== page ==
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Meaning of the name Spartacus. Name for boys

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Cesarina: origin and meaning of the name for girl Cesarina

Are you pregnant and looking for the ideal name for your baby? Our name finder has thousands of names for girls to help you in this important choice. We highlight the name in the dictionary of meaning of names: Cesarina.

History of the name Cesarina

Diminutive of Cesárea. The saints record Saint Cesarina, abbess.

Meaning of name Cesarina

Origin of the name Cesarina


Famous people with the name Cesarina

  • Telemachus, a character in Homer's Odyssey

Cesarina name coloring pages printable game

300 UNIQUE BABY NAMES. listing my favorite names for 10 minutes straight


Nappies: cloth nappies and disposable nappies

Nappies: cloth nappies and disposable nappies

Happy Valentine's Day!

One of the wonderful, surviving girls of Trisomy 13, who is now 11 years old and is a student in the sixth grade (a special class, of course) is Natalia. I know a lot about her because her mother, Therese Ann, is the founder of the Living with Trisomy 13 support group, which has been very helpful to me. It is unknown why Natalia survived, while hundreds of other children did not. But I ... I think I know.

While Natalia was a baby, Therese Ann was trying to get used to the older siblings with the idea that the little girl could go to Heaven anytime. She was most worried about the little boy, who had become so attached to the little girl.

- You know, we may not have much with us, said my mother.

- Don't worry, mom, I'm loving life into her, said the boy, covering the baby with kisses.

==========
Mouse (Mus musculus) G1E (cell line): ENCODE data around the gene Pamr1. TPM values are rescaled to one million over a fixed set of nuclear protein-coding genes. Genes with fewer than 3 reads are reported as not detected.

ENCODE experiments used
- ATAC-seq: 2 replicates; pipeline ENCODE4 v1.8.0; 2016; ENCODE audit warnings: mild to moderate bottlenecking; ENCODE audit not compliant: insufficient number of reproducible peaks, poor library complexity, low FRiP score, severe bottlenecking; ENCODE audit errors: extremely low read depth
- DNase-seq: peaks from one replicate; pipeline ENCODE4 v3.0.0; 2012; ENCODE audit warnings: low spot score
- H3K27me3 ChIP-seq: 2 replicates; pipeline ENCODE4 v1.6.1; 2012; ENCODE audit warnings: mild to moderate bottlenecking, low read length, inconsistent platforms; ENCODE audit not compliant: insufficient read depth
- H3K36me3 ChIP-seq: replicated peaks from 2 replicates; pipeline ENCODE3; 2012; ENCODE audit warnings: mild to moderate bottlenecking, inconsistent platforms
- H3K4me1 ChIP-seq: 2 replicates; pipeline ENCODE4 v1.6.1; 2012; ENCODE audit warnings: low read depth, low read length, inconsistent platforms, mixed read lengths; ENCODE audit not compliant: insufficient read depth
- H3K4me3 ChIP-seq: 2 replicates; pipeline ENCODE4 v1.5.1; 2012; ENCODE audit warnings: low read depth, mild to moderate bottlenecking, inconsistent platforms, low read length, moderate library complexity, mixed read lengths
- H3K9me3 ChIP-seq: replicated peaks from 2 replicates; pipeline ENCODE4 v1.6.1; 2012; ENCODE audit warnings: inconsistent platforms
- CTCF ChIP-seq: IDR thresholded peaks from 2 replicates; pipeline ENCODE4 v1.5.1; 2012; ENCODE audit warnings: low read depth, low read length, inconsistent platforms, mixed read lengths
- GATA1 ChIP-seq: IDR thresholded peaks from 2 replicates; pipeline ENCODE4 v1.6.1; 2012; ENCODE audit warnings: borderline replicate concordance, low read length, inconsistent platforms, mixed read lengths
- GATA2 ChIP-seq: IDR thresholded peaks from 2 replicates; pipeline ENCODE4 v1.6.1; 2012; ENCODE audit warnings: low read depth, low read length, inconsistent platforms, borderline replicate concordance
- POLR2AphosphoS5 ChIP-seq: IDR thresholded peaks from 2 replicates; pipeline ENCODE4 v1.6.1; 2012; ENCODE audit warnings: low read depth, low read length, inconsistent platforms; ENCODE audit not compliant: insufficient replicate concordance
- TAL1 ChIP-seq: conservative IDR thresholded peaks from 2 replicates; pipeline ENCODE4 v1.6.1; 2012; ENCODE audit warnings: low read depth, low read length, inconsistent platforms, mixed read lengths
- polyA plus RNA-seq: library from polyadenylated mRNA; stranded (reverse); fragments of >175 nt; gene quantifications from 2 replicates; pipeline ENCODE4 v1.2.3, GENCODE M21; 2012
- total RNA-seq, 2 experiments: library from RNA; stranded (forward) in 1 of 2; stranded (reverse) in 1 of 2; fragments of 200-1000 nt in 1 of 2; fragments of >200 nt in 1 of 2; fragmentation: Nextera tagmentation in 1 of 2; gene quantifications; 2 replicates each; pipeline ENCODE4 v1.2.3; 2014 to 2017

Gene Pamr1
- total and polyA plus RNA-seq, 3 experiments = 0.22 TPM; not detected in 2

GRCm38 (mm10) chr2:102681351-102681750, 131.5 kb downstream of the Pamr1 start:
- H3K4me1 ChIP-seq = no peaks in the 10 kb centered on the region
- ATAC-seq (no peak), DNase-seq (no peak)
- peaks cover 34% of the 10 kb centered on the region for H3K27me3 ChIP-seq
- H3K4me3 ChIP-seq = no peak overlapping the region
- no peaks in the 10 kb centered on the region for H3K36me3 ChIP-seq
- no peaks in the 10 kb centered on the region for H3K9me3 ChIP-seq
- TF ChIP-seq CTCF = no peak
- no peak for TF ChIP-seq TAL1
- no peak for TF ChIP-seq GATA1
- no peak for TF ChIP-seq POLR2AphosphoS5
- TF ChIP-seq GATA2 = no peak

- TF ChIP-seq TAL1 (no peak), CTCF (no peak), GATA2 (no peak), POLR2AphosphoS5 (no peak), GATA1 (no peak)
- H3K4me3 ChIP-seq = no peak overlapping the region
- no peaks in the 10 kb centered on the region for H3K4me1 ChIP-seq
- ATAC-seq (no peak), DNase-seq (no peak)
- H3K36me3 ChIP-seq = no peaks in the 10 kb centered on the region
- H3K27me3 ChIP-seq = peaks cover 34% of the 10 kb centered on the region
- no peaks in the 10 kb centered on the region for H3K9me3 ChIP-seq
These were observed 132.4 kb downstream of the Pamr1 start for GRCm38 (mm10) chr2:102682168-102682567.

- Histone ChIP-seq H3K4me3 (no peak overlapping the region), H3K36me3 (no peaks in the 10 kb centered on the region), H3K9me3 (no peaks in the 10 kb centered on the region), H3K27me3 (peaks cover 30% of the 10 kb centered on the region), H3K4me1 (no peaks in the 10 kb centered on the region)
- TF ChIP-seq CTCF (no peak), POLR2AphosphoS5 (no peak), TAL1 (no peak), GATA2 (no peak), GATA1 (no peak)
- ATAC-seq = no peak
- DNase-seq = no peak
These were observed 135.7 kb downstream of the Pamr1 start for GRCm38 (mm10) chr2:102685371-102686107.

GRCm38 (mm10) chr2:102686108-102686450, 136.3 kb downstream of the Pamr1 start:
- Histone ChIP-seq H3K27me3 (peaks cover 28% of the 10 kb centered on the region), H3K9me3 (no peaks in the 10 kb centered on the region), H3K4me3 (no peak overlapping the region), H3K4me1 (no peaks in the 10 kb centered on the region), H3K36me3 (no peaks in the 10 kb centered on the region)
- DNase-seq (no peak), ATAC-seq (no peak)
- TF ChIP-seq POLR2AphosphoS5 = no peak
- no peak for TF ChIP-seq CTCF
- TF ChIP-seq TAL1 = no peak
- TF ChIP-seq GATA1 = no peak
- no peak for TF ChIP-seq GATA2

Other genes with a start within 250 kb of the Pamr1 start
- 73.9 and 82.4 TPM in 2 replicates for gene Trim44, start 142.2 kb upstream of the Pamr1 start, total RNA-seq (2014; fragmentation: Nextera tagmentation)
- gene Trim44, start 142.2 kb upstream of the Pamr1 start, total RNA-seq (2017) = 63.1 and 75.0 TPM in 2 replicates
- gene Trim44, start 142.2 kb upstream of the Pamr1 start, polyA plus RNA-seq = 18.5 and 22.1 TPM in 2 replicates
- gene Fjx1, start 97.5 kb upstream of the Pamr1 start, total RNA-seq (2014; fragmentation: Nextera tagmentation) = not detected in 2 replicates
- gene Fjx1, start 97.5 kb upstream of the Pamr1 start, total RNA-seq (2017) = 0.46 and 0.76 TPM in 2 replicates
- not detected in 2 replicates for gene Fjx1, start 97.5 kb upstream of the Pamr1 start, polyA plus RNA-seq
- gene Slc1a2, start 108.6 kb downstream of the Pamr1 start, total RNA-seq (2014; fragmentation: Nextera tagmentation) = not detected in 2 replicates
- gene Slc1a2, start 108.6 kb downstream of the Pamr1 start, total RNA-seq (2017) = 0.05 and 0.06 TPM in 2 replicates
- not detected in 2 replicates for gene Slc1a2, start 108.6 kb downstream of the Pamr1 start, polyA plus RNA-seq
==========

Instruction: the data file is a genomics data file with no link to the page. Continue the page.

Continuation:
And Natalia did.

Well, let's love some life into Cati, too!

Would you be my Valentine?

We know exactly who would choose How many her Valentine's: Dads.

Daddy, I love you!

Happy Valentine's Day!

Tags Children story Love children parent Valentines Day Valentines Day children

20 Baby BOY Names With Positive Meanings I Love!

Mood changes: teenagers with autism spectrum disorder

Mood changes: teenagers with autism spectrum disorder

Moods and autism spectrum disorder: what to expect

Ups and downs are a normal part of life for all young people. But teenagers with autism spectrum disorder (ASD) can have more frequent or more severe mood changes than typically developing teenagers.

It might sometimes be hard for you to work out whether your child's behaviour is happening because she's a teenager or because she has ASD.

Your child's moods might seem random. Problem behaviour - like tantrums, violence or aggression - might start or get worse. Your child might get cranky, cry, scream, fidget or giggle a lot. Or he might find it hard to adapt to change, or have trouble concentrating.

This behaviour often happens because children with ASD can find it hard to:

  • identify which emotion they're feeling
  • manage and control their emotions
  • express those emotions.
Emotional development happens according to your child's cognitive or developmental age rather than her age in years. For example, your child might be 13 but be more like a 9-year-old in emotional development and behaviour.

Identifying emotions as a step towards managing moods

Being more aware of his emotions will help your child change and control them.

To help your child identify different emotions, you could create a Social Story™ about a particular emotion.

Here's an example of a Social Story™ about happiness:

  • When something good happens to me, I feel happy.
  • Some things that make me happy are playing computer games and swimming.
  • When I feel happy, I smile and laugh.

Pointing out your child's emotions to her can also help her recognise them. You could say, 'You're laughing and smiling - you must be happy'. Try starting with emotions like happiness, fear and anger. Then move on to more complicated feelings, like jealousy, sympathy or embarrassment.